If you see something, say something, the saying goes. But what if you objecting to discrimination, even though you’re not the one being discriminated against?
Many employers create a work environment where all employees feel welcomed and protected. Unfortunately, there are still companies out there who openly or secretly discriminate against employees for many reasons.
Most people in Pasadena are employed "at-will." This means that their employers can fire them for any legal reason, or for no reason at all. However, even at-will employers must follow certain laws that prohibit them from firing a worker under certain circumstances. Specifically, employers cannot fire a worker for a discriminatory or harassment-based reason. Doing so constitutes wrongful discharge, and employers who engage in this practice are in violation of employment laws.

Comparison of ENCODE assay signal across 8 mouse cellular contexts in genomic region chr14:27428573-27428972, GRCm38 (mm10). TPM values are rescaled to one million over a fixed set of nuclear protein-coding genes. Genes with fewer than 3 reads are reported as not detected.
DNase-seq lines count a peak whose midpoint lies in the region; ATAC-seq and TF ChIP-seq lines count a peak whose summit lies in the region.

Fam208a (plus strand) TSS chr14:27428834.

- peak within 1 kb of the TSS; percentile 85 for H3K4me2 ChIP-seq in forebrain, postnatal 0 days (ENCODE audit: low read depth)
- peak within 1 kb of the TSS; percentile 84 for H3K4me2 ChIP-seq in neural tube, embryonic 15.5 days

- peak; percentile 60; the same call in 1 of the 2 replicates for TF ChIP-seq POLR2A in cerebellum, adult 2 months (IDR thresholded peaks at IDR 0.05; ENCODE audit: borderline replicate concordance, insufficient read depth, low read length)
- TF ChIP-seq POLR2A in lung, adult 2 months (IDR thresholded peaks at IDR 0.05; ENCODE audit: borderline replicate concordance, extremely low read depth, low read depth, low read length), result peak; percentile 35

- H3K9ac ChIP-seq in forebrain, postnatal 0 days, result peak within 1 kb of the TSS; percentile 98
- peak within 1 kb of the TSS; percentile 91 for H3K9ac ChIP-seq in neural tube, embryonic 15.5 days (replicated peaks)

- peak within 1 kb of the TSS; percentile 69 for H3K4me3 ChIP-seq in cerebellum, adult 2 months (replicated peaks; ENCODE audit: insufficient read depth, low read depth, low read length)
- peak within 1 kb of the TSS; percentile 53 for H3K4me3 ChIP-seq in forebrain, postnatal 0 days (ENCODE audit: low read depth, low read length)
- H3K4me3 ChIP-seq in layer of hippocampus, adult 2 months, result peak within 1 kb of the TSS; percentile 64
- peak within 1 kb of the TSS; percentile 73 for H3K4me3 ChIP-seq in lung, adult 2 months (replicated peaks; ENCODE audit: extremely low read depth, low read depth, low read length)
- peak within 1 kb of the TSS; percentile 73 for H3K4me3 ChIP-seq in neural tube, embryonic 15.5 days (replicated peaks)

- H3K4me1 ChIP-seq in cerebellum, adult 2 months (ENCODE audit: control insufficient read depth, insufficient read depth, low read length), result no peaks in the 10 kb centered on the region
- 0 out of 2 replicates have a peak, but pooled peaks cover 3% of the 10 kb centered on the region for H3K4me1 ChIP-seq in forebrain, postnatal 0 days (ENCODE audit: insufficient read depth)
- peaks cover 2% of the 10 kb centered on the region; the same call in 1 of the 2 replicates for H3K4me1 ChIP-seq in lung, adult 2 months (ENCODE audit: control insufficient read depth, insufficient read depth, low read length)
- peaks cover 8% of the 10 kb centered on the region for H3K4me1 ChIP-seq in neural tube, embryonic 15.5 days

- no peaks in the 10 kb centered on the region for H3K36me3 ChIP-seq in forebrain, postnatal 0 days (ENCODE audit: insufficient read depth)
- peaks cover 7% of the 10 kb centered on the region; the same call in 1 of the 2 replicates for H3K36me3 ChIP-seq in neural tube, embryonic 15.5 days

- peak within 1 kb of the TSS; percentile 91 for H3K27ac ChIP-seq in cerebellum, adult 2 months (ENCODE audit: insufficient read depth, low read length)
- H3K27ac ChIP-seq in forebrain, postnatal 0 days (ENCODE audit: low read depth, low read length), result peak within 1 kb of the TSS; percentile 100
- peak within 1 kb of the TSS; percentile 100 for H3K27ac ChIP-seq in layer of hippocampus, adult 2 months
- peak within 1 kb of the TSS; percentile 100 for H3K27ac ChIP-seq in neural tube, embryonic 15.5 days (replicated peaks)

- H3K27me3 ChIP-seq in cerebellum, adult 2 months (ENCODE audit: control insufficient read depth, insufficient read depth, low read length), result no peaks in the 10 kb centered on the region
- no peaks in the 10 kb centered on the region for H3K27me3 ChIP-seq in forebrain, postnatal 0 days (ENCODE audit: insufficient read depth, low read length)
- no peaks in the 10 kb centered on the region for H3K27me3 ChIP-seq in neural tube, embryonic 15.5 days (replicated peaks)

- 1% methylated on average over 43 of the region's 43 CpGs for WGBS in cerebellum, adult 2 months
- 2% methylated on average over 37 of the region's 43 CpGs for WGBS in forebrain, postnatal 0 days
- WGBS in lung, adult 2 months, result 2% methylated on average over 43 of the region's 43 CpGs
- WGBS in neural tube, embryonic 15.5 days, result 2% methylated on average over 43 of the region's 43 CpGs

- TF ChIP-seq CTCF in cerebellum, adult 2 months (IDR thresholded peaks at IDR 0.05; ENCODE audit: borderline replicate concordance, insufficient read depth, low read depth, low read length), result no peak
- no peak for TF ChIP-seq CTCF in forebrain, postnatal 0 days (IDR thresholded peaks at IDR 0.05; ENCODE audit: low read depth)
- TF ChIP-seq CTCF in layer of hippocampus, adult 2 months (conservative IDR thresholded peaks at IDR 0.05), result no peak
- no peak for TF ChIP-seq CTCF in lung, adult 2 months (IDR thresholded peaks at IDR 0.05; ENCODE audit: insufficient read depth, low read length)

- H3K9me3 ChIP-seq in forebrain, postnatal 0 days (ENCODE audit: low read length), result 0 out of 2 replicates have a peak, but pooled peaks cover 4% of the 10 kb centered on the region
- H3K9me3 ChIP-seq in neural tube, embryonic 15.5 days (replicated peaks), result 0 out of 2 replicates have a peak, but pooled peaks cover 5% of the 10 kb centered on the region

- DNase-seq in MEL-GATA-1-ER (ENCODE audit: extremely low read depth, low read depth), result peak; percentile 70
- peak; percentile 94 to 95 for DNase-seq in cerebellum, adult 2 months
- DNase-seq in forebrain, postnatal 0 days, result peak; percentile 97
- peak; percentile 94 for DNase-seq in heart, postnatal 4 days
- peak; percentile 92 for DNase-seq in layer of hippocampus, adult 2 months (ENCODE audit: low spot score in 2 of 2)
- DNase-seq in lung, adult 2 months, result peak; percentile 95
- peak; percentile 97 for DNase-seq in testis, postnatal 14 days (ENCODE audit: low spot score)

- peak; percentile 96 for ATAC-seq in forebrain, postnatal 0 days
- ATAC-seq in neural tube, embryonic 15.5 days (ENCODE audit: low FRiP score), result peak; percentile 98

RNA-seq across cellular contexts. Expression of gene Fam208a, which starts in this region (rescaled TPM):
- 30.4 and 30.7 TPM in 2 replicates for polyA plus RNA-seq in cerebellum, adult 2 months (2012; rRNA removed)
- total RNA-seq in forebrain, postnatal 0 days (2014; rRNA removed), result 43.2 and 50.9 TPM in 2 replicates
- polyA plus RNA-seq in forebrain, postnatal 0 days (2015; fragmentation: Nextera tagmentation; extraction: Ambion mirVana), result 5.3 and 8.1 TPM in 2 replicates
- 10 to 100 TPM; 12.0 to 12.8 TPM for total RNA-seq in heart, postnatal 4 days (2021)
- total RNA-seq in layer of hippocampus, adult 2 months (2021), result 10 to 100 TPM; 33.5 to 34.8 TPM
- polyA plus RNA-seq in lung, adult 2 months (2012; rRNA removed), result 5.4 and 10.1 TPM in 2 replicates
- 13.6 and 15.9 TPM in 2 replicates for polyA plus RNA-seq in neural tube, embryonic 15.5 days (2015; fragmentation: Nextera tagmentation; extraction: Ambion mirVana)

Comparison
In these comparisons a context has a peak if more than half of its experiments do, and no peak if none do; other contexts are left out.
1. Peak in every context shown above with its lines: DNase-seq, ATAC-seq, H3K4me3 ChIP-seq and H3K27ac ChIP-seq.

Recently, the CEO of the Miami Lighthouse for the Blind and Visually Impaired found she was unable to fully use the website of any of the 2020 candidates for President. Among other reasons to remove the obstacles from their website, the campaigns are employers at a time when employers are seeing website accessibility lawsuits in record numbers.
You’ve probably heard about the gender pay gap across many industries in the United States. In the finance industry, there is another gender-related gap that has reared its ugly head. A study published earlier this year revealed Wells Fargo punished men and women financial brokers disproportionately with women experiencing the most negative impacts of this bias.
Discrimination in the workplace can take many forms, including age discrimination. Older workers in California, rather than being respected for their experience and knowledge may find themselves being passed up for promotions, ridiculed for their age or even forced into early retirement simply due to their age. This is age discrimination, and it is against federal and state law.